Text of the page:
“There was a huge myth that I inherited from the women in my family, which is, ‘You are nothing without a man. Get one, keep one, no matter what — blind, cripple, crazy, married or lazy — get one, baby girl, because they will validate you,’” Nash, 49, told the crowd as she wiped tears from her eyes.
“When I owned we were better friends than life partners, my family was quick to say, ‘But you all look so good together,’ [and] ‘Well, if the man ain’t beating you, what you leaving for?’” she said on Thursday. “The one that made me laugh the most was an ode to him being attractive. [They said] ‘Well, you never had to put a sack on his head to sleep with him.’”
She went on: “I replied, ‘What about my happiness?’ The untethering from my family’s beliefs, the internet’s expectations and my marriage ending caused me so much pain.”
Nash and Tucker told fans about their breakup in a joint statement posted to the Claws actress’ Instagram account in October 2019. “Our truth is that in this season of our lives, we are better friends than partners in marriage,” they wrote. “Our union was such a gorgeous ride. And as we go our separate ways now, we feel fortunate for the love we share — present tense.”
On Thursday, Nash emphasized the importance of facing the truth. “Pain is putting things in necessary order,” she said. “You’ve got to acknowledge how you feel. Trust that it is so much easier to walk in your shoes than it is run towards a lie. … This long line of women that I come from had never been taught what choosing themselves looks like. You’ve got to own the part you play. I encourage you to walk in your truth, live your trauma and live your best damn life.”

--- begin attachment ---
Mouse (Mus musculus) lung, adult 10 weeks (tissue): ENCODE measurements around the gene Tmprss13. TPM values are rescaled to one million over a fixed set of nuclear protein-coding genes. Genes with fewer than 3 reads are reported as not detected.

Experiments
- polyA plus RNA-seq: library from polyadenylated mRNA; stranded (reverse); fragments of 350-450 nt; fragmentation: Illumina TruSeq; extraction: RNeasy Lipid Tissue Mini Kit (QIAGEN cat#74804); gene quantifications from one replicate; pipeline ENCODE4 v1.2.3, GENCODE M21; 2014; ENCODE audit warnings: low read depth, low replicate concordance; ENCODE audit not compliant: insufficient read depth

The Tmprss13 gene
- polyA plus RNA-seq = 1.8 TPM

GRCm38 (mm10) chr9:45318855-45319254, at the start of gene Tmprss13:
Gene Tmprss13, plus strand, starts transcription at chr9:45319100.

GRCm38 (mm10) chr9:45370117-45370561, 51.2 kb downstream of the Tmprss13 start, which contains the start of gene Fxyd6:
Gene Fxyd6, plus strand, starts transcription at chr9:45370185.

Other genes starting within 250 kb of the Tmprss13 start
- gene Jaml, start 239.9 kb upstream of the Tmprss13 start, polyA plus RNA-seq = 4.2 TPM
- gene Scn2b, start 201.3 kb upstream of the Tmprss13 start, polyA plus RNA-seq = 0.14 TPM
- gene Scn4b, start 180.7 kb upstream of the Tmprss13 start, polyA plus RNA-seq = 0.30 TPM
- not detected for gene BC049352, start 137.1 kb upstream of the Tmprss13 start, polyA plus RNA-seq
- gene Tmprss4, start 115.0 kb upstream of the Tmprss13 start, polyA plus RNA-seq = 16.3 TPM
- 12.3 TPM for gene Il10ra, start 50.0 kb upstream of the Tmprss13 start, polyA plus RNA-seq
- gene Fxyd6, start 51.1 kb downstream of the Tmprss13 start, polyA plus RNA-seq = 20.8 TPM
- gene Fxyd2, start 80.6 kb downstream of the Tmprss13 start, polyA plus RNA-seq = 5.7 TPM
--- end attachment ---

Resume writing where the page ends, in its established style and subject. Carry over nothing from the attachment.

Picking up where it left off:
The Emmy nominee also referenced her daughters, Dia and Donielle, whom she shares with her first husband, Don Nash, along with son Dominic. “I am the most grateful because I now know myself much better than before,” she told the audience. “I let my daughters watch me walk through the whole thing. Because I want them to get up every single day and choose themselves. I realize I did right when my daughter said to me, ‘I am so proud of you, and I want to be just like you when I grow up.’ [My] generational curse is broken!”